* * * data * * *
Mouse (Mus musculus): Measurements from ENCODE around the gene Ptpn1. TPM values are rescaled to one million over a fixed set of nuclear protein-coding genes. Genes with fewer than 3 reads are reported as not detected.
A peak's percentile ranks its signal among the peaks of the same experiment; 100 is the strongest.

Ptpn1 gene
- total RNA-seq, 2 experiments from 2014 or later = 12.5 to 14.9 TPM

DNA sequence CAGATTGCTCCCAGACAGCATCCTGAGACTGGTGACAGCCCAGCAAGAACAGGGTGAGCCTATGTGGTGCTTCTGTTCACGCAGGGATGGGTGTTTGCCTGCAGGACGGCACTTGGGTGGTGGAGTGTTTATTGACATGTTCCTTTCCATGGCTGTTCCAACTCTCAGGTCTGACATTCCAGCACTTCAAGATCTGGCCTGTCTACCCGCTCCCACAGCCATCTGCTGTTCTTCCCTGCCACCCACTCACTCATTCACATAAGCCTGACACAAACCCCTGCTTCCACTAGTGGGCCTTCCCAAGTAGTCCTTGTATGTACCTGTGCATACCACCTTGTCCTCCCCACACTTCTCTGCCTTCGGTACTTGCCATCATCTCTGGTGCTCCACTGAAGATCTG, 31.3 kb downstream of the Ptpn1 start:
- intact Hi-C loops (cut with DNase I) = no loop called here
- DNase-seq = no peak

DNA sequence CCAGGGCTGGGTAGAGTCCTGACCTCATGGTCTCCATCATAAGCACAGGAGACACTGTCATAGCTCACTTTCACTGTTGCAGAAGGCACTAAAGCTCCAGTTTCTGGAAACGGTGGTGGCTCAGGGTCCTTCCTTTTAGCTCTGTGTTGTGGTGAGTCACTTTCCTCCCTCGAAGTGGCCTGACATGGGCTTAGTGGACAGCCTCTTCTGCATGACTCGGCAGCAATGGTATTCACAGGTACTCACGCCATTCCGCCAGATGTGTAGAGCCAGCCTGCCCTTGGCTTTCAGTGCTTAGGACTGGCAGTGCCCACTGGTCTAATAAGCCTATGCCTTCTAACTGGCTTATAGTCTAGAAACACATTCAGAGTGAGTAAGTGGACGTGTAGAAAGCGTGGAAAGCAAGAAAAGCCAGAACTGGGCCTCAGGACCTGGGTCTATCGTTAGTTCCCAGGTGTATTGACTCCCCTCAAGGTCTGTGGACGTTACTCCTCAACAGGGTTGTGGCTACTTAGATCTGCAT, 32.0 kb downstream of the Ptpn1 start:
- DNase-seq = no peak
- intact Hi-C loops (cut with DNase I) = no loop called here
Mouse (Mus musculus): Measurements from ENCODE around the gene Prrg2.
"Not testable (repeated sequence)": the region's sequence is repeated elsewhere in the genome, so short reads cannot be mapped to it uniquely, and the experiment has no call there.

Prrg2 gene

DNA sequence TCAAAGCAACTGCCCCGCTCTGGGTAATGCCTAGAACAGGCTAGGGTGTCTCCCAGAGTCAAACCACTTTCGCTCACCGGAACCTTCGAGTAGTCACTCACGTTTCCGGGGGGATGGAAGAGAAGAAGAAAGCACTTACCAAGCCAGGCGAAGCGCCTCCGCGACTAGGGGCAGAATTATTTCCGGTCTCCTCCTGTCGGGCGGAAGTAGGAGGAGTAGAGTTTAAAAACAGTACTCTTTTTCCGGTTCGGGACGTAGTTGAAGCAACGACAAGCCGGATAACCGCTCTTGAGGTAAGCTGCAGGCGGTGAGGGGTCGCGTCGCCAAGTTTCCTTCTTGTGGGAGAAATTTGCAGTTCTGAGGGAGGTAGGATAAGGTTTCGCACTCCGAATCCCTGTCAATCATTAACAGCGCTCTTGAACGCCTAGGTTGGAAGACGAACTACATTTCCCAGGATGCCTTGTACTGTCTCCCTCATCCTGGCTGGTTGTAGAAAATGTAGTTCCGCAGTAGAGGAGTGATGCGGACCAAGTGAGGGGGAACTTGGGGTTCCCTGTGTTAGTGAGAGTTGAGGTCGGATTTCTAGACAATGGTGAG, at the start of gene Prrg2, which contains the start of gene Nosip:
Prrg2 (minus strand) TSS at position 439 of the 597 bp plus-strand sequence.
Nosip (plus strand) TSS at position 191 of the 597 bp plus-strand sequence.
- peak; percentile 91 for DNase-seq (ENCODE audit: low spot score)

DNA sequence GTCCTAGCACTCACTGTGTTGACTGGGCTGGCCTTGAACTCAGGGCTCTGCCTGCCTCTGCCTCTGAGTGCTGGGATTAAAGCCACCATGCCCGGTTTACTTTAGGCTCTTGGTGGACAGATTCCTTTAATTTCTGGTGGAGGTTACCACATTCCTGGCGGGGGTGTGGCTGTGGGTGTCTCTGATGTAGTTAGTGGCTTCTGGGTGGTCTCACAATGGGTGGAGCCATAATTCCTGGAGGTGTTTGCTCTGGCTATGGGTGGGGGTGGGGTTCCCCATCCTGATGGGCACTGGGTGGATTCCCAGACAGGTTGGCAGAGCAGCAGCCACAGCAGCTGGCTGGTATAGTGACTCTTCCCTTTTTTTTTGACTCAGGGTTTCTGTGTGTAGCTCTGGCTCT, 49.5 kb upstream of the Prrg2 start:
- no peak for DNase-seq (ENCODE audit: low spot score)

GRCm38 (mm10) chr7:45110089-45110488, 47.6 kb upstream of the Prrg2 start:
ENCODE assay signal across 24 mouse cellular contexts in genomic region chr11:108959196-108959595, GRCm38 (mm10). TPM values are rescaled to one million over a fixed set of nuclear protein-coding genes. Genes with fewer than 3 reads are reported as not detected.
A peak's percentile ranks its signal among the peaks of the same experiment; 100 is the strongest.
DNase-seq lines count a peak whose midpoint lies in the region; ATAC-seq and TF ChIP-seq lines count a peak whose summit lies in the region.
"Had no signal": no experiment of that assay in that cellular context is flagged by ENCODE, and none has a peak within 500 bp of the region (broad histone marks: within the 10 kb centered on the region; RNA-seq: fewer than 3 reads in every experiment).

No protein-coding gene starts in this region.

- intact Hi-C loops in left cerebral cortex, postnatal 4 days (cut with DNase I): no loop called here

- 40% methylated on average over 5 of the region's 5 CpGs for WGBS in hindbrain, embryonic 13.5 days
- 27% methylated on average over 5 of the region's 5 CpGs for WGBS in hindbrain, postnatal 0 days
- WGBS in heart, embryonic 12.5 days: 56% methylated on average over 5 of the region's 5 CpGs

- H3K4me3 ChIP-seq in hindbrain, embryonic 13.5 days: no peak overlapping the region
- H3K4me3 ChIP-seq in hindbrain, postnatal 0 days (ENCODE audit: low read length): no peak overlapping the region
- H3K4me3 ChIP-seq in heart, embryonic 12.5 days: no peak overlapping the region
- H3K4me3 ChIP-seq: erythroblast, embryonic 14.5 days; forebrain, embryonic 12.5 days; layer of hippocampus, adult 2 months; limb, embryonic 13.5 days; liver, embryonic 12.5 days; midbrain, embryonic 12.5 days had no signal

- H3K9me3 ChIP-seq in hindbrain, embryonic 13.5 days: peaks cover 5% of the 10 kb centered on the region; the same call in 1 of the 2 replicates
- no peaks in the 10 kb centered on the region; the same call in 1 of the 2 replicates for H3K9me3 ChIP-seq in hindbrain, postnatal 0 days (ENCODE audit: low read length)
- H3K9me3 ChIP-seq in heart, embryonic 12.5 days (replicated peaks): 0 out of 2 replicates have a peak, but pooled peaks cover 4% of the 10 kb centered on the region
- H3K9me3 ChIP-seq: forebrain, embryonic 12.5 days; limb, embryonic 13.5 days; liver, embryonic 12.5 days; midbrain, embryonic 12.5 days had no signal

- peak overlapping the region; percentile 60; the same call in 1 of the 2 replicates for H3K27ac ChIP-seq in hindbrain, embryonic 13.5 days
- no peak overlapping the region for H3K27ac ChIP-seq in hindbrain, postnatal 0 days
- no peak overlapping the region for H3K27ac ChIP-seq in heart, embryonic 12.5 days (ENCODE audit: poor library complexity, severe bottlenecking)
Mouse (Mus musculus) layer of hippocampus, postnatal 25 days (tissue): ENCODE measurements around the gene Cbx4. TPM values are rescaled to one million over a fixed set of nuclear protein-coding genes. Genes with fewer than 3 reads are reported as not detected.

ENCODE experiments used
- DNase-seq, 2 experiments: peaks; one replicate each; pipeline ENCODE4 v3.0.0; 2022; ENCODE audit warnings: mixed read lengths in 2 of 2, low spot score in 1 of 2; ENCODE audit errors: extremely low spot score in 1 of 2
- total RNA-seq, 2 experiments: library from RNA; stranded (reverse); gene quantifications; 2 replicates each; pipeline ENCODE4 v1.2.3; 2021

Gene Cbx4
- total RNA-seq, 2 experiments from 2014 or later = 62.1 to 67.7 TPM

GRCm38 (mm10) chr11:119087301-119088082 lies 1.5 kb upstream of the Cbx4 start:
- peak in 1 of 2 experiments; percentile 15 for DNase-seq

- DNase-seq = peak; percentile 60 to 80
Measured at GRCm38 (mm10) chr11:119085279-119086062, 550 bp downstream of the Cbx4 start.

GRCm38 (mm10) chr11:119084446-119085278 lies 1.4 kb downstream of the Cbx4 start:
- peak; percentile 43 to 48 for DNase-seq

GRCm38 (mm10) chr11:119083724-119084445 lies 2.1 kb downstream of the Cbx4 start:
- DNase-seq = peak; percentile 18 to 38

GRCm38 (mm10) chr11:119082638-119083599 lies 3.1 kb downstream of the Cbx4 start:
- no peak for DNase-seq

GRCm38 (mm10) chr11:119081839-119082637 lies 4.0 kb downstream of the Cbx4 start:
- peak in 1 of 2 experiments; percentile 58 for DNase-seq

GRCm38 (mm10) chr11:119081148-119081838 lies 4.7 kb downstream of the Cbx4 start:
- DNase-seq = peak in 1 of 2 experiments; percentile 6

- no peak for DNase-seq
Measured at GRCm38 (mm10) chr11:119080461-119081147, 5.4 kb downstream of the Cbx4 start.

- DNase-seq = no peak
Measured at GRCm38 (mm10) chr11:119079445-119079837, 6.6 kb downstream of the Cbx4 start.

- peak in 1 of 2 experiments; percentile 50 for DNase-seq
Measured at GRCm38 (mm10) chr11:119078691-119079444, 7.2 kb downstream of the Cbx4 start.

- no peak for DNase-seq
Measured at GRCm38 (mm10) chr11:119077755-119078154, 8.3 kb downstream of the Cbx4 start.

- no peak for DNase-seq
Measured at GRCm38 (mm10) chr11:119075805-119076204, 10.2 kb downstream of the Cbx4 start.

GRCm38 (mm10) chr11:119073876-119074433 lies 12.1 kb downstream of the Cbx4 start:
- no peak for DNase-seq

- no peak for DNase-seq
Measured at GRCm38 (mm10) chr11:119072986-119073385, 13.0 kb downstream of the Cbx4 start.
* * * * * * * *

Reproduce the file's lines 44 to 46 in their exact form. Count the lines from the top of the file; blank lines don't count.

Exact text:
- total RNA-seq, 2 experiments: library from RNA; stranded (reverse); gene quantifications; 2 replicates each; pipeline ENCODE4 v1.2.3; 2021

Gene Cbx4
- total RNA-seq, 2 experiments from 2014 or later = 62.1 to 67.7 TPM